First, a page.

How to Remove a Shareholder From an S Corporation

By Kelley Stanczyk

S corporations have a special tax election with the Internal Revenue Service under Subchapter S of the Internal Revenue Code. This allows S corporations to not pay federal income taxes; instead, they elect to pass their income and losses through to their shareholders who then apply them on their personal income tax returns. The Internal Revenue Service places eligibility restrictions on corporations that want to make this Subchapter S election, particularly restricting the type of shareholders an S corporation can have. As a result, many S corporations include specific provisions in their shareholders agreement to remove shareholders if they become ineligible and permit the S corporation to buy out a shareholder voluntarily or involuntarily.

Follow Shareholders Agreement and Bylaws

Step 1

Check the shareholders agreement of the S corporation for the general procedures or recommendations for removing a shareholder. Although shareholders agreements vary from organization to organization, these provisions should provide directions for the buyout of shares and the approval that is necessary to remove a shareholder.

Step 2

Determine whether the shareholders agreement addresses the issue of removing a shareholder. If it does not, the default provisions of the state's corporations statute apply, as each state has enacted different laws covering this process.

Ready to incorporate your business? Get Started Now

Step 3

Determine if the shareholder removal is voluntary or involuntary. If the shareholder's removal is involuntary, there likely must be a violation of the bylaws, as the bylaws control.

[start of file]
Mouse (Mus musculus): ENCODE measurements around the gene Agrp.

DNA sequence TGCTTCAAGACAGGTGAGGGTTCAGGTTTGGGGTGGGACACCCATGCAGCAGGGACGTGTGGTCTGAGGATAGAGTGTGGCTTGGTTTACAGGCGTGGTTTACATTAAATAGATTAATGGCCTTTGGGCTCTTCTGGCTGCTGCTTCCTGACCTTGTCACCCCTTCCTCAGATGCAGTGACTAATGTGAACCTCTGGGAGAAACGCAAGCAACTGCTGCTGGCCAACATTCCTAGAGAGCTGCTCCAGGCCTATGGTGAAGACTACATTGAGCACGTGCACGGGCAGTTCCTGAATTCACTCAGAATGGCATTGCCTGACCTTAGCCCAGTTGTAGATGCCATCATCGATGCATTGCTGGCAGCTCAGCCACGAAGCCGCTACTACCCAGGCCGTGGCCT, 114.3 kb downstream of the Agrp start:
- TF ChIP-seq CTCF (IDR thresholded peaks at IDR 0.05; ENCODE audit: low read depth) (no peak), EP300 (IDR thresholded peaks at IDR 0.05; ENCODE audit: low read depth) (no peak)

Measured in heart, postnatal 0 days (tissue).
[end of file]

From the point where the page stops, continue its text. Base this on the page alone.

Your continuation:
Create a Resolution

Step 1

Create a resolution for the removal of the shareholder that will be presented before the governing board – either the board of directors or designated shareholders, depending on the procedures set forth in the shareholders agreement.

Step 2

Devise the resolution. The resolution does not need to be formatted in any specific format, although it must provide the buyout request and should state the grounds for removal. Ideally, the grounds for removal should be a violation of a provision in the bylaws. For example, becoming an ineligible shareholder under the S corporation eligibility requirements set forth in Subchapter S of the Internal Revenue Code. If the bylaws do not establish grounds for the involuntary removal of a shareholder, he can be removed only if he violates some provision of the state's corporation statute, such as committing fraud against the corporation.

Step 3

Sign the resolution and obtain the signature of the corporate secretary.

Remove the Shareholder

Step 1

Call a meeting and present the resolution for a vote of approval before the governing board – the board of directors or designated shareholders, whichever the shareholders agreement determines. Once the required vote is met, obtain the signature of the corporate secretary.

Step 2